“Very strange. One evening I had tea with you on the veranda of your bungalow. You spoke about your family. You said you had no children, and that you had lost your wife 10 years ago. Your only brother had died insane, which is why you didn’t want to visit the mental hospital in Ranchi…”
When Bipin Babu had paid for the books and was leaving the shop, the man was still looking at him in utter disbelief.
Bipin Babu’s car was safely parked in Bertram Street by the Lighthouse cinema. He told the driver as he got into the car, “Just drive by the Ganga, will you, Sitaram.” Driving up the Strand Road, Bipin Babu regretted having paid so much attention to the intruder. He had never been to Ranchi — no question about it. It was inconceivable that he should forget such an incident which took place only six or seven years ago. He had an excellent memory. Unless — Bipin Babu’s head reeled.
Unless he was losing his mind.
But how could that be? He was working daily in his office. It was a big firm, and he had a responsible job. He wasn’t aware of anything ever going seriously wrong. Only today he had spoken for half an hour at an important meeting. And yet…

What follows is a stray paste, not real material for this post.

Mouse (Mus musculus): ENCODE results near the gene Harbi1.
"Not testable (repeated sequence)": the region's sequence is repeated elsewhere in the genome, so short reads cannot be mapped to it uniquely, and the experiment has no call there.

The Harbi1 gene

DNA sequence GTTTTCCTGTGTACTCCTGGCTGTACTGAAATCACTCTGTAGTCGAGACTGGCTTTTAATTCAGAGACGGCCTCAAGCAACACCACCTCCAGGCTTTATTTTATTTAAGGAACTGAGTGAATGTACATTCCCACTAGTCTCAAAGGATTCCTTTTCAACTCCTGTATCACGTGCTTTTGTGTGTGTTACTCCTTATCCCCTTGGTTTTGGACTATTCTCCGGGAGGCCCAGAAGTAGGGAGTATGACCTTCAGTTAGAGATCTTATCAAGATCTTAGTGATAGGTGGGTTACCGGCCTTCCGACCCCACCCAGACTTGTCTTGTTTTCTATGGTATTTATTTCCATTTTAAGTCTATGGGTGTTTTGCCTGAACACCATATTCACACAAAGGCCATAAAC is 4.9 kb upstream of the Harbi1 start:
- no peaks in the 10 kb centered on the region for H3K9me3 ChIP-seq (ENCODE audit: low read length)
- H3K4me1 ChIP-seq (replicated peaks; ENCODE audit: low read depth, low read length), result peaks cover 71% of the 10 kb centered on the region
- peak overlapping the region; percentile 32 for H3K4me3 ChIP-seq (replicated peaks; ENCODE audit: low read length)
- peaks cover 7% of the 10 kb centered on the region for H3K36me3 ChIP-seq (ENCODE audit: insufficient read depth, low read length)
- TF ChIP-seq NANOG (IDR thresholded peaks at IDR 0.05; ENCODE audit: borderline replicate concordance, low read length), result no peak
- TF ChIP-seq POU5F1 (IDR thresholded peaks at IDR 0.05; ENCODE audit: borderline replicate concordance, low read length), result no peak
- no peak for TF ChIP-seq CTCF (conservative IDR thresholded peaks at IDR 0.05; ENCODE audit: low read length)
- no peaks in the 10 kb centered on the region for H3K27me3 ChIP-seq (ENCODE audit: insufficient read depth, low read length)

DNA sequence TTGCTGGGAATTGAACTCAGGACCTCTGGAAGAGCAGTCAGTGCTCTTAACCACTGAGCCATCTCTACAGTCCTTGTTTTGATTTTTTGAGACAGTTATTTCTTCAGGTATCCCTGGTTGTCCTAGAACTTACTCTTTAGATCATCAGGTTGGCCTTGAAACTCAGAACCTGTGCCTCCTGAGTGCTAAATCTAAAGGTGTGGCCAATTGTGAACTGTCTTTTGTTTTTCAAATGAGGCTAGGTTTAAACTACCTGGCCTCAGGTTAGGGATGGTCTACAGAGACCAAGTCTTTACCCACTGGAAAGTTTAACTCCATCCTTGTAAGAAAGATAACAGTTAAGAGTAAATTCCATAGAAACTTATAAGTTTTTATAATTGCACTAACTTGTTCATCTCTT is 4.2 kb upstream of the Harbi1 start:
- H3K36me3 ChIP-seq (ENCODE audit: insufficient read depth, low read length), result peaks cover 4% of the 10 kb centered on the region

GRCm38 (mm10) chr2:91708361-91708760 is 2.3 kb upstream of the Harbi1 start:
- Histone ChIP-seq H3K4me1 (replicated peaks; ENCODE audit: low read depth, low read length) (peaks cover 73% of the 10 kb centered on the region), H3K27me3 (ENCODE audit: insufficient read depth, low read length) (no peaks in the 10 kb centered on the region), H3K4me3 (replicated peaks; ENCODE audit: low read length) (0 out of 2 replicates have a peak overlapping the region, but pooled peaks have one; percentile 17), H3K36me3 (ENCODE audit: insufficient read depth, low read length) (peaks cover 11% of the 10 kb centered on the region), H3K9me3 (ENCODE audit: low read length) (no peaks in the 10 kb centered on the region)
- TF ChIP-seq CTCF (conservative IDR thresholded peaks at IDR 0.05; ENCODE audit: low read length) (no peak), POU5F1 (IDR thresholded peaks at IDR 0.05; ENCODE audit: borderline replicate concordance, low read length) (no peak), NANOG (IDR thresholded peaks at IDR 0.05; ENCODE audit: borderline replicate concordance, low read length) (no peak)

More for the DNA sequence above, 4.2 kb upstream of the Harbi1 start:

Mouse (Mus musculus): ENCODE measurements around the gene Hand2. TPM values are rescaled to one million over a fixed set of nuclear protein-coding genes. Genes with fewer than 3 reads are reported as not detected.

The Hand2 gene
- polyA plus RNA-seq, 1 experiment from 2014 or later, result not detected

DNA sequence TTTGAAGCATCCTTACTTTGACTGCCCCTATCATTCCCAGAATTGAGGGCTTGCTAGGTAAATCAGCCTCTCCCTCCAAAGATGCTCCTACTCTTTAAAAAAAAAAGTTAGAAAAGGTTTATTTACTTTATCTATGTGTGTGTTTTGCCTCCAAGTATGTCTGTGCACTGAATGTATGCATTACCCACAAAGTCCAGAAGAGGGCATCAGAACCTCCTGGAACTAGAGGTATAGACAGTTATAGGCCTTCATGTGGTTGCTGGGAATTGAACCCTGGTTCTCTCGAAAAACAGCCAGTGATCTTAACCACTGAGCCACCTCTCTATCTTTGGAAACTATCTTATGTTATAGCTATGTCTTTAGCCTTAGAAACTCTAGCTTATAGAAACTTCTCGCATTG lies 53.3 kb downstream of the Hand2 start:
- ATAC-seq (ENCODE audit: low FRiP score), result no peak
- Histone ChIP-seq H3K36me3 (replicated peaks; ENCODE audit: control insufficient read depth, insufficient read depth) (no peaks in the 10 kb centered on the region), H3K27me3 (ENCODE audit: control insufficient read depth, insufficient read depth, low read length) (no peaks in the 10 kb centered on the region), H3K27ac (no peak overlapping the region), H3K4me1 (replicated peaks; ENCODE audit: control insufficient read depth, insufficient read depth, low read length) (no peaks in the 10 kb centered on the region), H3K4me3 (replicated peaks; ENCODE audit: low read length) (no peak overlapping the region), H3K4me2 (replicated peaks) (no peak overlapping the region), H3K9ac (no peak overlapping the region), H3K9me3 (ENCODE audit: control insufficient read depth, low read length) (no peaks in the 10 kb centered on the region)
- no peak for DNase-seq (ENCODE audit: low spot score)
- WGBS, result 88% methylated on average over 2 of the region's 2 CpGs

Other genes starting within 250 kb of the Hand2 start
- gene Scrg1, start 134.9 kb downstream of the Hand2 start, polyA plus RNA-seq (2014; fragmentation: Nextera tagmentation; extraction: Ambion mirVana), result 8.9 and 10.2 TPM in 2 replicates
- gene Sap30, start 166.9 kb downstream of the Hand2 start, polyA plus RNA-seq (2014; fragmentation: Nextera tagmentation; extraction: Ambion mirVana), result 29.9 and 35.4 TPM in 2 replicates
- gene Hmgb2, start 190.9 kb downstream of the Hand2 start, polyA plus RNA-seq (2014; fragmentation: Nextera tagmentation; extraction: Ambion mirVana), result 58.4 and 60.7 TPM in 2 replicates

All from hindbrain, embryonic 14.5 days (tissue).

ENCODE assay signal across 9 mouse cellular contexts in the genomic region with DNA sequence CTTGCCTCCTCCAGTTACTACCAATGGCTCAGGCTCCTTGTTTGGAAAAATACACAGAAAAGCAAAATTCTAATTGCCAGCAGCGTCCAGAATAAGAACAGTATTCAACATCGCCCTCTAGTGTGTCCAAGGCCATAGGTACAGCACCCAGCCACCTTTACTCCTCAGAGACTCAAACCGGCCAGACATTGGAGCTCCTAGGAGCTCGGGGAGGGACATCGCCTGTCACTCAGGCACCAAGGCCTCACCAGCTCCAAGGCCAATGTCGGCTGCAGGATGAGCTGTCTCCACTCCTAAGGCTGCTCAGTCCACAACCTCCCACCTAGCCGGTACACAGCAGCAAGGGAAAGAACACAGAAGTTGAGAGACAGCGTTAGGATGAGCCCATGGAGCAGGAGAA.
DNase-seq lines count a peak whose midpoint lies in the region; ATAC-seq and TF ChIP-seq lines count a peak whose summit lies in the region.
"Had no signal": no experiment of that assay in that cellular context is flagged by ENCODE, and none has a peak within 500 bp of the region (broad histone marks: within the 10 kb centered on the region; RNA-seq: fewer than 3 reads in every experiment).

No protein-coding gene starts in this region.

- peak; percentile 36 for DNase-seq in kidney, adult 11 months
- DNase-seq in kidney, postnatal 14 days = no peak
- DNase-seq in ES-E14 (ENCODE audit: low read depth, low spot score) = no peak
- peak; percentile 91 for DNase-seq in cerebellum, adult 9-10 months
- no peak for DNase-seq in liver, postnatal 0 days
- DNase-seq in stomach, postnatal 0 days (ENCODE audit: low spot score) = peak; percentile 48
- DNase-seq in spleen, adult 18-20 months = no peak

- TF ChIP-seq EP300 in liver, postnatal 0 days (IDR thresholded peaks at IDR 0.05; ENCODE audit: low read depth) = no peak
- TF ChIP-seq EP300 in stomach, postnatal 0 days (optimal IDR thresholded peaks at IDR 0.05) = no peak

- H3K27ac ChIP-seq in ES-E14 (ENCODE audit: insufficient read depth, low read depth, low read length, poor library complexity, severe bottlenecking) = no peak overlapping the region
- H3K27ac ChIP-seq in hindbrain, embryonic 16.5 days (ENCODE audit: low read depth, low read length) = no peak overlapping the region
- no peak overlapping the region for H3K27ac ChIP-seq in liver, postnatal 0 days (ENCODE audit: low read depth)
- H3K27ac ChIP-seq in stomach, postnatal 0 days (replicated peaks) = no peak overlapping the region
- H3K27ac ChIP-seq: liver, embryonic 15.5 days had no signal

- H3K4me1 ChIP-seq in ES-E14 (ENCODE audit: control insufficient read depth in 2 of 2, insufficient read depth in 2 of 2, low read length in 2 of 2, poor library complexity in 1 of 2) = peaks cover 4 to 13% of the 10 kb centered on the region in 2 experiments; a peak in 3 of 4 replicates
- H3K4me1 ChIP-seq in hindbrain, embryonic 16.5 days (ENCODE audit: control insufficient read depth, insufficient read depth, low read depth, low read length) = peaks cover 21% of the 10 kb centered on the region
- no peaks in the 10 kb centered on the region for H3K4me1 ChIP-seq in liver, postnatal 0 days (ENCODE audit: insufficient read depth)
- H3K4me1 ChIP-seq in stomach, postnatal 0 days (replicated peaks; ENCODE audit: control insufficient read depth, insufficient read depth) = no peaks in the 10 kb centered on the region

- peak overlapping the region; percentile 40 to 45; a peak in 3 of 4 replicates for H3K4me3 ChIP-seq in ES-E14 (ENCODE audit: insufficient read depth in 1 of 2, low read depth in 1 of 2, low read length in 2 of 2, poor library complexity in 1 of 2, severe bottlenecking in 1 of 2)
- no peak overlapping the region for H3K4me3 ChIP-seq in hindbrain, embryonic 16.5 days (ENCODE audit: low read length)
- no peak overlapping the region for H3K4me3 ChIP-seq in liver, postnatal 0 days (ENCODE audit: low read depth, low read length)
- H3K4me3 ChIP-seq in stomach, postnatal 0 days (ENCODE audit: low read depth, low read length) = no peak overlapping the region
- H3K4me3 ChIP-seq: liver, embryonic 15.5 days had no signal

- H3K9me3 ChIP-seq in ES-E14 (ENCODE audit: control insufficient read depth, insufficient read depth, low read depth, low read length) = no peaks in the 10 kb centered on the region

And yet that man knew a great deal about him. How? He even seemed to know some intimate details. The bag of books, wife’s death, brother’s insanity… The only mistake was about his having gone to Ranchi. Not a mistake; a deliberate lie. In 1958, during the Pujas, he was in Kanpur at his friend Haridas Bagchi’s place. All Bipin Babu had to do was to write to — no, there was no way of writing to Haridas. Bipin Babu suddenly remembered that Haridas had not left his address.
But where was the need for proof? If it so happened that the police were trying to pin a crime on him which had taken place in Ranchi in 1958, he might have needed to prove he hadn’t been there. He himself was fully aware that he hadn’t been to Ranchi — and that was that.
The river breeze was bracing, and yet a slight discomfort lingered in Bipin Babu’s mind.
Around Hastings, Bipin Babu had the sudden notion of rolling up his trousers and taking a look at his right knee.
There was the mark of an old inch-long cut. It was impossible to tell when the injury had occurred. Had he never had a fall as a boy and cut his knee? He tried to recall such an incident, but couldn’t.
Then Bipin Babu suddenly thought of Dinesh Mukerjee. That man had said that Dinesh was in Ranchi at the same time. The best thing surely would be to ask him. He lived quite near — in Beni Nandan Street. What about going right now? But then, if he had really never been to Ranchi, what would Dinesh think if Bipin Babu asked for a confirmation? He would probably conclude Bipin Babu was going nuts. No — it would be ridiculous to ask him. And he knew how ruthless Dinesh’s sarcasm could be.
To be continued